again with the pinecone
Oh my gosh, I just can’t help myself. I am on fire with the pine-cones, people.
The simple How-To for the Tu B’Shevat Pine-Cone Birdfeeder is at the end of my previous post. It’s the reward for wading through the Ecology and the Rabbinics.
This late-night post about the Materials is a bonus. Lucky you. Below, I present annotations so obsessive that even I edited them out the first time.
Notes from an overkeen Sunday School teacher:
• Pine-cone. I’m trying to restrain myself here. I want to urge everyone to get a tree field guide and run out to the woods. Cones come in range of sizes, prickliness, and stickiness. (If you find a White Pine, watch out for sticky pitch that I guarantee will never, ever come out of your child’s LLBean parka, not even with lye soap.) Aside from the woods, I’ve found stray cones everywhere: parking lots, sidewalks, other people’s yards. For school programs that require dozens, I’ve loaded up from the manicured verge of a gated community in my neighborhood. I figure if I don’t forage, the yard guys will just haul them off in plastic bags come Spring, headed straight for the landfill.
If you even think about driving to Michael’s craft store to buy pine-cones, I weep for you.
• Nut Butter. Peanut butter is the classic, but what with allergies, I use soy. If I had a bigger budget I’d use almond and connect it to the flowering almond trees in Israel, the annual harbinger of Spring. Lots of Jewish imagery with almond trees, including the design of the first menorah (Exodus 25:31-40).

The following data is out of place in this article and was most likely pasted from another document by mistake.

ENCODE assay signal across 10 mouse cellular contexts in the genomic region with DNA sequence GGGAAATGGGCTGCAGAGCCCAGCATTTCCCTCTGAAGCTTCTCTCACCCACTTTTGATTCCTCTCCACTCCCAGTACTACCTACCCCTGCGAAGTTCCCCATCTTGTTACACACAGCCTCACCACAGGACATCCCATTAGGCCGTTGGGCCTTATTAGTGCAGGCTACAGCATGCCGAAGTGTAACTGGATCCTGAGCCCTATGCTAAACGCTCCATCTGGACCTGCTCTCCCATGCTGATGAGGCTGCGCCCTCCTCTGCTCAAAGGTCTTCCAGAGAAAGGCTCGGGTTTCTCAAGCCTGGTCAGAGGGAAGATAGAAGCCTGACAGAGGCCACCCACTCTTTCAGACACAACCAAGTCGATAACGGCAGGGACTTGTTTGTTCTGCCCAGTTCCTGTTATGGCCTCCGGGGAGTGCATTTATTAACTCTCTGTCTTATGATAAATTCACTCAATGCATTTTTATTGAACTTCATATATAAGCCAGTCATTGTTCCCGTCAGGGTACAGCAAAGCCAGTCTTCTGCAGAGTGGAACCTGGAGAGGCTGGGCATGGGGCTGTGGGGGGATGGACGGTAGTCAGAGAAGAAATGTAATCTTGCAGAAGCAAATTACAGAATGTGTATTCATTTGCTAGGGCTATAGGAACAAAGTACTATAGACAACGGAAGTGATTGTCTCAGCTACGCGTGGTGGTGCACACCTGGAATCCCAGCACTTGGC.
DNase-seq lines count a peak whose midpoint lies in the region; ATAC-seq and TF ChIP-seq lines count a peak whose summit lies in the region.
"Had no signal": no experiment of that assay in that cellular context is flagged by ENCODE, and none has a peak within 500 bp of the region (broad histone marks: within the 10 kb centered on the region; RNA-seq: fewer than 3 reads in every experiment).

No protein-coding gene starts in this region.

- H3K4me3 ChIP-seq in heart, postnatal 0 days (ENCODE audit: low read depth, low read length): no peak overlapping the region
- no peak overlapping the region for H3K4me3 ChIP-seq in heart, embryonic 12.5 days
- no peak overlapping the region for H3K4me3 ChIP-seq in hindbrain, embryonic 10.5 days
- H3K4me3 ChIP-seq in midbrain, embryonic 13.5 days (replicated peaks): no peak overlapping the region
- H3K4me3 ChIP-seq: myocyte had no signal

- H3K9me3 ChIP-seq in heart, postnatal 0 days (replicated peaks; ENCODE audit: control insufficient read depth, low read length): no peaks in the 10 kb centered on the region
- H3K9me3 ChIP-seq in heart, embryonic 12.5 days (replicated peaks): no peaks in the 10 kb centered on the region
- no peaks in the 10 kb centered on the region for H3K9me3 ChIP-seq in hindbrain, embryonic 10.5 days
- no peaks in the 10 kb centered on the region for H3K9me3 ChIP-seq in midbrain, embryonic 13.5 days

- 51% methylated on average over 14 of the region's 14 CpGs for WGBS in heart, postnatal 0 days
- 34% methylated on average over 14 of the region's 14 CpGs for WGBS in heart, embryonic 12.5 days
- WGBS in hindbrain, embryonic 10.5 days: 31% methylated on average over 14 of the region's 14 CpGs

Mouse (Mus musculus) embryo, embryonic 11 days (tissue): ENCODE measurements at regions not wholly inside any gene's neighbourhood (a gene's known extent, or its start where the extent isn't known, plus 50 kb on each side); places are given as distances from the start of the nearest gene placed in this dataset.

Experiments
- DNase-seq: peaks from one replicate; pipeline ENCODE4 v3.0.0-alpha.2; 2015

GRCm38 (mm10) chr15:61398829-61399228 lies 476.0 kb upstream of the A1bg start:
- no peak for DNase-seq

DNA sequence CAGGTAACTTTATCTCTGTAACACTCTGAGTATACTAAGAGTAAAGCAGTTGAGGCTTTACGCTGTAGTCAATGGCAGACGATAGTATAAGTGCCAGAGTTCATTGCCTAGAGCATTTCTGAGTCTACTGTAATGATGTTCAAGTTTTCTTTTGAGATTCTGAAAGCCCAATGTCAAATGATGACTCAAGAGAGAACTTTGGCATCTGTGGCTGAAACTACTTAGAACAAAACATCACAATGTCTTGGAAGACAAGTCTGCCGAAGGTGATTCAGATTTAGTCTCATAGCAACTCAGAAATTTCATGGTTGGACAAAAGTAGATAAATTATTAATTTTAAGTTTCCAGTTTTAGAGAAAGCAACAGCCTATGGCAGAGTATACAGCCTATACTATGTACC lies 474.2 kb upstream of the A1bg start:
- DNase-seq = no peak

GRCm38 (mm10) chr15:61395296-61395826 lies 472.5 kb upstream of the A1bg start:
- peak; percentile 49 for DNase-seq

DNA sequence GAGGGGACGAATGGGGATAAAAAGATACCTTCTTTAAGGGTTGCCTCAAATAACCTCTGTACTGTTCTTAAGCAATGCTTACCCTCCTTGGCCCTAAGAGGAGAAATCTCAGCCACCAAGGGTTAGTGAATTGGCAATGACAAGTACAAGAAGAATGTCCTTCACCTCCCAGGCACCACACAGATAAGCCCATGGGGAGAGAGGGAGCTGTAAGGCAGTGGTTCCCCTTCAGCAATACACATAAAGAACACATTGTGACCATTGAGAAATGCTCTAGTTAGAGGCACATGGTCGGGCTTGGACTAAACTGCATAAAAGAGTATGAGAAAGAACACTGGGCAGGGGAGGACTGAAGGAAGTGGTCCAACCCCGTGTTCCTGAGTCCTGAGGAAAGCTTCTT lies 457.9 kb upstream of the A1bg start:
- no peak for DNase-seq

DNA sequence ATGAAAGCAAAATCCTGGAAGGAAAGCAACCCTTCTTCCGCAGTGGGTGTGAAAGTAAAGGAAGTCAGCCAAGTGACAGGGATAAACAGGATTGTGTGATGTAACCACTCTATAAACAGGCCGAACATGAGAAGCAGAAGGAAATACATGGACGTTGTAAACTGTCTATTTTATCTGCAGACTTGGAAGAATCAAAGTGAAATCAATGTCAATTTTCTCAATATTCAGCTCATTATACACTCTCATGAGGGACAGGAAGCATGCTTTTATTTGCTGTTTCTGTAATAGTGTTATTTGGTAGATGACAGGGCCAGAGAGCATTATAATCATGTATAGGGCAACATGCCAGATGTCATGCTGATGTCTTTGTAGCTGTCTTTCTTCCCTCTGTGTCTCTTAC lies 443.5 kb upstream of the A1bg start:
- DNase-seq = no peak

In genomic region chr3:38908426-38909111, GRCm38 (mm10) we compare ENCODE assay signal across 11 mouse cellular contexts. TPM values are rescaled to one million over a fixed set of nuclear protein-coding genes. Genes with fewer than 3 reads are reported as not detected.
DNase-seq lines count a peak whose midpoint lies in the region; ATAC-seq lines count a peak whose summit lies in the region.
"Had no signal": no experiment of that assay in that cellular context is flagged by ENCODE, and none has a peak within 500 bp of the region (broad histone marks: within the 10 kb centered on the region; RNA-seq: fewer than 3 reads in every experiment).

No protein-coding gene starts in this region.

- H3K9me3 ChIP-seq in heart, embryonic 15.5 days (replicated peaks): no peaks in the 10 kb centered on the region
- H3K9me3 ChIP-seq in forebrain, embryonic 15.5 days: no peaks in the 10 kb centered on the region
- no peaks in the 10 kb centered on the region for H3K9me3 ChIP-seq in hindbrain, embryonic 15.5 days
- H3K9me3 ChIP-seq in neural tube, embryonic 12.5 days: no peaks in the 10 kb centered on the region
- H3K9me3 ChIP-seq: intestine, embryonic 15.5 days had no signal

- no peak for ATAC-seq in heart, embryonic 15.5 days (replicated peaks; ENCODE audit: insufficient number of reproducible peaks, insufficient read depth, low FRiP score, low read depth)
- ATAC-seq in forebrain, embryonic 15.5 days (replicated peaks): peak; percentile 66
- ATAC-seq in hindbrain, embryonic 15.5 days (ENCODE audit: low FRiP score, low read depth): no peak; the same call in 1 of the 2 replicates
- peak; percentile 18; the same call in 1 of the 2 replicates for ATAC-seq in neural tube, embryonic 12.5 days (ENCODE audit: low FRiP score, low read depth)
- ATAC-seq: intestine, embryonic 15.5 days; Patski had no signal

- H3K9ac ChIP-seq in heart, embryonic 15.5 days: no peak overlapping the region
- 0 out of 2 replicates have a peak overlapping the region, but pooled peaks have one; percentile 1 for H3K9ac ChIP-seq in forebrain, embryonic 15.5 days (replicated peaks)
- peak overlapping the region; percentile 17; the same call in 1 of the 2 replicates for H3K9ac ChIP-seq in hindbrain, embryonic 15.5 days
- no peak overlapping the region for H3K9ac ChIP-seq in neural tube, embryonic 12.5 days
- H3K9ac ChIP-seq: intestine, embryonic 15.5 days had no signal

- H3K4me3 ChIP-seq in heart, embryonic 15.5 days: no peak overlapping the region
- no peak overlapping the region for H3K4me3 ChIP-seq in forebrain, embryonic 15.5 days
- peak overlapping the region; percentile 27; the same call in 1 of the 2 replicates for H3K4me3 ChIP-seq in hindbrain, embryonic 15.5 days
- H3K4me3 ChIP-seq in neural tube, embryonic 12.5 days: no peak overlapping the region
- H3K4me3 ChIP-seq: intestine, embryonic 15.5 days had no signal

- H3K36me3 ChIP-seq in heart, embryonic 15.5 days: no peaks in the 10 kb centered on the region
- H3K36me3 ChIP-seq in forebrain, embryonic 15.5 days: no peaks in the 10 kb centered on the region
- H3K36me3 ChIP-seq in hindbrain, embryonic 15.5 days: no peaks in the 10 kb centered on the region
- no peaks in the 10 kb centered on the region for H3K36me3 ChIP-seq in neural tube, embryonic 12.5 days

• Blunt knife. Because it’s the kid who does all the work. Hands-on. Make one for yourself, of course, but let the kid make hers. With very young children, you may need to hold the cone while she shmooshes the nutbutter onto and between the scales.
• Shallow bowl. For groups, I use Chinet platters. The broad oval shape holds a lot of birdseed and allows for any size cone to roll around with room to spare. Plus, I can mention that trees gave us the paper that made the Chinet platter.
• Birdseed. The cheap stuff is fine, but the most universally beloved bird seed is Black Oil Sunflower. (Fill a regular feeder with the cheap stuff and the birds just kick it around to get to the Black Oil.)
If you want to get fancy and utterly thematic (I love you), use bits from trees: small fruit, dried fruit, tree seeds like acorns, hackberries, beechnuts, just about any berry/fruit/drupe/cone seed you find outside. (Do stay away from poison ivy, poison oak and, west of the Rockies, poison sumac.)
• Biodegradable yarn. I’ve seen too many straggly strands of old curling ribbon stuck to trees years after the pinecone feeders have rotted away. You know, the crimped poly kind that curls so beautifully with a bit of a squinch from a scissor blade? It’s pretty, but it’s evil. Go with wool or cotton yarn, gardening twine, or Jute. (Jute has Jewish connections, by the way: it can be made from the Jew’s Mallow plant, but that’s another story for another day.)